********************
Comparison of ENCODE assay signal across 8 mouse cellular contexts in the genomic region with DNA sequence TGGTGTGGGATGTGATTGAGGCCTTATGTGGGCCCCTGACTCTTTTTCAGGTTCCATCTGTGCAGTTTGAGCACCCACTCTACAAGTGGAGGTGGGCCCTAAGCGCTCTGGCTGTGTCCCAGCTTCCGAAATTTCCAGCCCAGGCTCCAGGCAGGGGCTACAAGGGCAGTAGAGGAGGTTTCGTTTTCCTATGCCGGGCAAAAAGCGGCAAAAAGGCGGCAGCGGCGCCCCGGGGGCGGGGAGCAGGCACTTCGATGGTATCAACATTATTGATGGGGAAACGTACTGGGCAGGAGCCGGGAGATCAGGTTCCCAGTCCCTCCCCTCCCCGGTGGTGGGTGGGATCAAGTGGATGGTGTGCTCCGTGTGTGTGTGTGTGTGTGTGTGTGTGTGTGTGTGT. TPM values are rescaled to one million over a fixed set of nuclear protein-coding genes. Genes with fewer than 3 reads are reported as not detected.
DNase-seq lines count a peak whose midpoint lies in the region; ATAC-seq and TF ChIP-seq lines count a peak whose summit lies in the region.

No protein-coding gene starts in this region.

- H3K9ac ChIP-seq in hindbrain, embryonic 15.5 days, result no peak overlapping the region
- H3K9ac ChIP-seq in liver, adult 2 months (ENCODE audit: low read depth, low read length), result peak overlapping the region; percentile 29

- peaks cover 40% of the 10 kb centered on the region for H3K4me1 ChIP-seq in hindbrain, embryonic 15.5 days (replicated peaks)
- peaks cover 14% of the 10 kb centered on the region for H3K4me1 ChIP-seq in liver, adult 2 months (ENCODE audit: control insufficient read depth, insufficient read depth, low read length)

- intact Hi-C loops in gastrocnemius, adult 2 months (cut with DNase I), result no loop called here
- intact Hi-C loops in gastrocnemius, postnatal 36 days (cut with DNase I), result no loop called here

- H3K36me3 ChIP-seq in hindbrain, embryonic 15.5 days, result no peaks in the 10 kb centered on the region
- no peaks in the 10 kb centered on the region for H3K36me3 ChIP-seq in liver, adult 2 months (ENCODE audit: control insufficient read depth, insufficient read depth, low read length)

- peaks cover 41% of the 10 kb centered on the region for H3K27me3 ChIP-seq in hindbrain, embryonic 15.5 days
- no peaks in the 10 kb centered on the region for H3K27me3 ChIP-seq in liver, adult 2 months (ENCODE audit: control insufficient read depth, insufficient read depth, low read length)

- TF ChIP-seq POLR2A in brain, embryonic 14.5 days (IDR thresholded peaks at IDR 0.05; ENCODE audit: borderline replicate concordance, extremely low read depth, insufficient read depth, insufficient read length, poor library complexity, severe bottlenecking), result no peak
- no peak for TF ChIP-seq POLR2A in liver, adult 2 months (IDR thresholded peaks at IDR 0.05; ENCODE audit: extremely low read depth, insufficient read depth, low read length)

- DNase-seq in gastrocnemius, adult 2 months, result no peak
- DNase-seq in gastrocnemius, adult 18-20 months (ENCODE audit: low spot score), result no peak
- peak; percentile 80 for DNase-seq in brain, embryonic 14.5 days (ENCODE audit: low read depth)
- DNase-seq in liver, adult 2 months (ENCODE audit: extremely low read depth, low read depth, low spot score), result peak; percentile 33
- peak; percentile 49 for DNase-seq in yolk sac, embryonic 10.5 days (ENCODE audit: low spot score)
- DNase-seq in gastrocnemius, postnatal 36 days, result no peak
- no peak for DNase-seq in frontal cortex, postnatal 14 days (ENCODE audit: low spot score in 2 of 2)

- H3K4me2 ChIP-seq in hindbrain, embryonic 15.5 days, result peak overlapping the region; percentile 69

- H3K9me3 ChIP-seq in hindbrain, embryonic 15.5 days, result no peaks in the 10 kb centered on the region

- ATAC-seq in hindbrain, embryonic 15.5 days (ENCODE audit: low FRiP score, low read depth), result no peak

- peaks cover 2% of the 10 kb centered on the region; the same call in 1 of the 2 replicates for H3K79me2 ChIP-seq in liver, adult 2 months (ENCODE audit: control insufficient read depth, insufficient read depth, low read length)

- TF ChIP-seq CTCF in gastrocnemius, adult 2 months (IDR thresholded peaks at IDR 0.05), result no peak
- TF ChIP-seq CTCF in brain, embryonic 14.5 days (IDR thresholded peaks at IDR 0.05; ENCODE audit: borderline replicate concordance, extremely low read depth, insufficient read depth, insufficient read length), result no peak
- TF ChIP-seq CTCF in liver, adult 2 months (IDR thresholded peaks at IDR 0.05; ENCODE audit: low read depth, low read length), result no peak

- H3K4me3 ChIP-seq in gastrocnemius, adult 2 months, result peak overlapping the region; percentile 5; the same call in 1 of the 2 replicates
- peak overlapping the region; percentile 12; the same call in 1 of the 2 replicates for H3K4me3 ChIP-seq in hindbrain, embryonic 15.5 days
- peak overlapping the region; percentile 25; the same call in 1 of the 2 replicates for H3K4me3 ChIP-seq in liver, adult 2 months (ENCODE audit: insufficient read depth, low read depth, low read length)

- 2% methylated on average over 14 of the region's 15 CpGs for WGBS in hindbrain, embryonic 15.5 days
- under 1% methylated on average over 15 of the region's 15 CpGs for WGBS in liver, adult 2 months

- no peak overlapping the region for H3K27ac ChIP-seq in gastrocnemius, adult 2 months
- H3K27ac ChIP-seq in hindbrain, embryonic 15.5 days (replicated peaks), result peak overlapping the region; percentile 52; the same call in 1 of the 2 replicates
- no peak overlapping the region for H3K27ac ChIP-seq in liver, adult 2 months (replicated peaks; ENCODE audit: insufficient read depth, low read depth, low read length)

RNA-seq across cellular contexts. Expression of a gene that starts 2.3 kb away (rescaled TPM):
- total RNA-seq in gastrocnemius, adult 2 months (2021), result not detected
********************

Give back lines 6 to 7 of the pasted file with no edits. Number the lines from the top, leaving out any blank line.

- peaks cover 40% of the 10 kb centered on the region for H3K4me1 ChIP-seq in hindbrain, embryonic 15.5 days (replicated peaks)
- peaks cover 14% of the 10 kb centered on the region for H3K4me1 ChIP-seq in liver, adult 2 months (ENCODE audit: control insufficient read depth, insufficient read depth, low read length)